Health-Related Quality of Life With Immediate vs Delayed ADT in Prostate Cancer


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Gillian M. Duchesne, MD

Gillian M. Duchesne, MD

In a health-related quality-of-life study among patients in the phase III TOAD trial, immediate vs delayed androgen-deprivation therapy (ADT) was associated with early worsening of androgen-deprivation therapy–related symptoms but few other comparative adverse effects on functioning or quality of life. The findings were reported by Gillian M. Duchesne, MD, of Peter MacCallum Cancer Centre, and colleagues in The Lancet Oncology. This study has shown that immediate androgen-deprivation therapy was associated with improved overall survival vs delayed androgen-deprivation therapy. 

In the open-label trial, 293 men with prostate-specific antigen– only relapse after definitive treatment or de novo noncurable disease from 29 sites in Australia, New Zealand, and Canada were randomized between September 2004 and July 2012 to receive immediate androgen-deprivation therapy (n = 142) or delayed androgen-deprivation therapy (n = 151). Any type of androgen-deprivation therapy and intermittent and continuous schedules were permitted. 

European Organisation for Research and Treatment of Cancer (EORTC) quality-of-life questionnaires QLQ-C30 and PR25 were completed at baseline, at every 6 months for 2 years, and annually for 3 years. Analysis was by intention to treat, with statistical significance set at P = .0036. 

Health-Related Quality of Life 

No differences between the two groups were observed for global health–related quality of life over 2 years or for global quality of life, physical functioning, role functioning, emotional functioning, fatigue, dyspnea, insomnia, or feeling less masculine over 5 years. Sexual activity was poorer in the immediate androgen-deprivation therapy group at 6 (P < .0001) and 12 months (P < .0001), with differences exceeding the threshold for clinical significance (10 points) for > 2 years.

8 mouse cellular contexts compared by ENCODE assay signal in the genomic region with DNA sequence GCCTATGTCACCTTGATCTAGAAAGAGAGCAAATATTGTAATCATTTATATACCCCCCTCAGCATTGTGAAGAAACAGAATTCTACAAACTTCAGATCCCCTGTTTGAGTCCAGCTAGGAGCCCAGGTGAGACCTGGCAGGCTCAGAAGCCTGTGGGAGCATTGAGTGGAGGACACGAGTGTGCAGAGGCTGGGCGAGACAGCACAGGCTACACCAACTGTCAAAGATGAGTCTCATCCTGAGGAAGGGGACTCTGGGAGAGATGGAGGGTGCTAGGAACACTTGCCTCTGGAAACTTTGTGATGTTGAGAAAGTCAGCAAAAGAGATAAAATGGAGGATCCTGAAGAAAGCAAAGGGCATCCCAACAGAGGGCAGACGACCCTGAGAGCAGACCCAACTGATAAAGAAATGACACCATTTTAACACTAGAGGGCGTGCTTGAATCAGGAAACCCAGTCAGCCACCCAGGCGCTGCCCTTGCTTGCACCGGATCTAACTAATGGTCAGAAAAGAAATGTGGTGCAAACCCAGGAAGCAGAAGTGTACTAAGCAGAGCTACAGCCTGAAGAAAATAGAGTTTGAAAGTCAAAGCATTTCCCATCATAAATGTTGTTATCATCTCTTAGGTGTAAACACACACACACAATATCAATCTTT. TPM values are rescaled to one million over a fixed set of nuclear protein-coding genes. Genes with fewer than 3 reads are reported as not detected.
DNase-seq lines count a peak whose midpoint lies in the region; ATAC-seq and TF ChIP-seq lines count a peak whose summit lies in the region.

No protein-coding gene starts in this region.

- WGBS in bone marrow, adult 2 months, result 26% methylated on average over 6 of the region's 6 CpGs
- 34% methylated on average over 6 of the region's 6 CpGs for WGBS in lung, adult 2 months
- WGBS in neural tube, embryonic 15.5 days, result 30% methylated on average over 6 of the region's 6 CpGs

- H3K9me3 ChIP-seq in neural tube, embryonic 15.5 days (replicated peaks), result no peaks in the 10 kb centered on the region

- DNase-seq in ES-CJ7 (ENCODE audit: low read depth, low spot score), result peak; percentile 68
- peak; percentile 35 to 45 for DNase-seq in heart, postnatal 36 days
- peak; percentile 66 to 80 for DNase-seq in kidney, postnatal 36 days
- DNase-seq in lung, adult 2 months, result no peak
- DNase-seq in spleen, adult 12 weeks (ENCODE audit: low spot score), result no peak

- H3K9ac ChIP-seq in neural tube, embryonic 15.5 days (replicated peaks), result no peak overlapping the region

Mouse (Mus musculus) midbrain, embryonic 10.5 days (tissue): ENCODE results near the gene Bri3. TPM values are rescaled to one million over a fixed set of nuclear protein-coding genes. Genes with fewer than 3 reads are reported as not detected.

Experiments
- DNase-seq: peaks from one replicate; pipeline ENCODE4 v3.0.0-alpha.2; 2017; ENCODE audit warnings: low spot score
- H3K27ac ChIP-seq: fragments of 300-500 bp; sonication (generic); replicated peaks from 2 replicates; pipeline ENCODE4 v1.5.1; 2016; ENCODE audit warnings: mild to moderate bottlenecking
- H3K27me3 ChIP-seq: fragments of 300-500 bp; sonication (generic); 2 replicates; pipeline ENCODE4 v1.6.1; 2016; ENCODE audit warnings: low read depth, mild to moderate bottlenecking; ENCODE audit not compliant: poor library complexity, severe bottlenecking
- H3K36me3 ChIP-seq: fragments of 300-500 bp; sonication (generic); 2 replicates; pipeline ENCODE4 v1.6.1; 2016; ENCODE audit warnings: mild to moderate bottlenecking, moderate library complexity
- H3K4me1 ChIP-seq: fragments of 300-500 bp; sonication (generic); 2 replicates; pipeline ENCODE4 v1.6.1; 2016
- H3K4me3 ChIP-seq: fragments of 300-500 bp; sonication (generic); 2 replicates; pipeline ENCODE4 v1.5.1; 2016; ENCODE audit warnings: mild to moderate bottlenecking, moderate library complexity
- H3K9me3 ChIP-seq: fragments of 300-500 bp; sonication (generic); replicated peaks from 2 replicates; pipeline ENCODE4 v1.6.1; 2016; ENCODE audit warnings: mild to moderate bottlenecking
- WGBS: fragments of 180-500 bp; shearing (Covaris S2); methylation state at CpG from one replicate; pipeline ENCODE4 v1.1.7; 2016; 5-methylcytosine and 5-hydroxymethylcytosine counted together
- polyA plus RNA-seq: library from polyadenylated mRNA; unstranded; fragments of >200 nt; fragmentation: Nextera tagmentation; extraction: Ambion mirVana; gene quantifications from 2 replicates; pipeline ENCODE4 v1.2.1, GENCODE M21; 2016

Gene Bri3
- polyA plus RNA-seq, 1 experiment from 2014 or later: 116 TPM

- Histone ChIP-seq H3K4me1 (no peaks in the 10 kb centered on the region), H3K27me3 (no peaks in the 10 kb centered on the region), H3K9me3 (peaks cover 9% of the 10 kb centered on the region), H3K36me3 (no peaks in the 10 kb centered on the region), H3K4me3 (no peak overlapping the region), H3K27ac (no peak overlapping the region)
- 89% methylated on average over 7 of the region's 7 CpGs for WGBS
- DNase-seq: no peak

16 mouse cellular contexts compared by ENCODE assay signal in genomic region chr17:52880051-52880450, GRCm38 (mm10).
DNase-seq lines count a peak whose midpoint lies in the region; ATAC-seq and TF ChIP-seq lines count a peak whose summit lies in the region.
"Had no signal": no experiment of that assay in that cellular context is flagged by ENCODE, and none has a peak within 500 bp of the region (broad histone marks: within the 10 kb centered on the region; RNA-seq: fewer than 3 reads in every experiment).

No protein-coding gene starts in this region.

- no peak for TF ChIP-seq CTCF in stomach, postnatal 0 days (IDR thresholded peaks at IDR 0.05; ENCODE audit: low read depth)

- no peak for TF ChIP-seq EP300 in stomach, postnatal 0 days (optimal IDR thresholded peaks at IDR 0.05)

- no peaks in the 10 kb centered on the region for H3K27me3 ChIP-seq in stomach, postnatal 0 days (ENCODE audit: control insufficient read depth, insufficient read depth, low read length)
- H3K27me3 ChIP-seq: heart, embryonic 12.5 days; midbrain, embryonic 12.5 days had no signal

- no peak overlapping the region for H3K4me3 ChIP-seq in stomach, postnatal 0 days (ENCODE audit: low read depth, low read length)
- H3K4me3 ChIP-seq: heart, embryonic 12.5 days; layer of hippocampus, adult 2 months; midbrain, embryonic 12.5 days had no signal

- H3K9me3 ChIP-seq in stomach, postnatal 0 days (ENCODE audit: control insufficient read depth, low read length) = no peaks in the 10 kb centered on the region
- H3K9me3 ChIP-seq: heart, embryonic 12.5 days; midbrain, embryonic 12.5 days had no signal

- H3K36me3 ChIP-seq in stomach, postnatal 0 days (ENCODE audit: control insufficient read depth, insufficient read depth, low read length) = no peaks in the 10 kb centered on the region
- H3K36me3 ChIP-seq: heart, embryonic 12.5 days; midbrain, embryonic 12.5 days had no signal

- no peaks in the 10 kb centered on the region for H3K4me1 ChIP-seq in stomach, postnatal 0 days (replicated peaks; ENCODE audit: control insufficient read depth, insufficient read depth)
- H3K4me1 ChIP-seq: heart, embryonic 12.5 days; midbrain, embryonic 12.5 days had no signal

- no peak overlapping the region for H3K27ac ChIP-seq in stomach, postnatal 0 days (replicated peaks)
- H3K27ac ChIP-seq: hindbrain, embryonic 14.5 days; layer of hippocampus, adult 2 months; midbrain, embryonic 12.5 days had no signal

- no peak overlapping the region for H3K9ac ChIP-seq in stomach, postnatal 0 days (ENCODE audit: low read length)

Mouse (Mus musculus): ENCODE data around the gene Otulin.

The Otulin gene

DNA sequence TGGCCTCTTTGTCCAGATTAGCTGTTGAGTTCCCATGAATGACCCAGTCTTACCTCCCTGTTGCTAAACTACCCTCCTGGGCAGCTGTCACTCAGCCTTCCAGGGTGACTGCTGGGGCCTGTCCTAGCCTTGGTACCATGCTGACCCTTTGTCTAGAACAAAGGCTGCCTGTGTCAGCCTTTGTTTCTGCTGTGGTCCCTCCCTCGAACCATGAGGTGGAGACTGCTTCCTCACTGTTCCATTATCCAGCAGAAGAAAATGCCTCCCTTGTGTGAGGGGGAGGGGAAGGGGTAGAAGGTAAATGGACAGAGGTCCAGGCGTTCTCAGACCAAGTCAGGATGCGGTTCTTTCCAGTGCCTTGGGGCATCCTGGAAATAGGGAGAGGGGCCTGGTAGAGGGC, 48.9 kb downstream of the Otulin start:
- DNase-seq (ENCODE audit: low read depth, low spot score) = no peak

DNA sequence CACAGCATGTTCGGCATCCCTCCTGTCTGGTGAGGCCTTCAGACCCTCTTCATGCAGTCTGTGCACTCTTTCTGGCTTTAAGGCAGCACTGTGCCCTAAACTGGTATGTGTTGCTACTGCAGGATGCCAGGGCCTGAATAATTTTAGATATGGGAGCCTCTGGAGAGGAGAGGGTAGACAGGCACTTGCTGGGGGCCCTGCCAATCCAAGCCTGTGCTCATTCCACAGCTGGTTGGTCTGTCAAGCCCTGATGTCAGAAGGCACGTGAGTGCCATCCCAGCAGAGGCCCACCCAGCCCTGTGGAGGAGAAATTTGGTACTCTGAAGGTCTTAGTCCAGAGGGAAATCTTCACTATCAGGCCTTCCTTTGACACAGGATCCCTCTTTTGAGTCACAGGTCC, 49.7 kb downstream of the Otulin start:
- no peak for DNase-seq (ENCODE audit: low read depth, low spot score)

The immediate androgen-deprivation therapy group had more hormone treatment–related symptoms at 6 (P < .0001) and 12 months (P < .0001), with differences not reaching the threshold of clinical significance. Among individual symptoms, adjusted proportions of patients with clinically significant hot flushes (0.55 vs 0.31, adjusted odds ratio [OR] = 2.87, P < .0001) and nipple or breast symptoms (0.14 vs 0.06, adjusted OR = 2.64, P = .00013) were higher among immediate androgen-deprivation therapy patients over 5 years. 

The investigators concluded: “Immediate use of androgen-deprivation therapy was associated with early detriments in specific hormone-treatment-related symptoms, but with no other demonstrable effect on overall functioning or health-related quality of life. This evidence can be used to help decision making about treatment initiation for men at this disease stage.” 

The study was funded by the Australian National Health and Medical Research Council and Cancer Councils, The Royal Australian and New Zealand College of Radiologists, Mayne Pharma Australia, and Tolmar Australia. 

Duchesne GM, et al: Lancet Oncol 18:1192-1201, 2017. 


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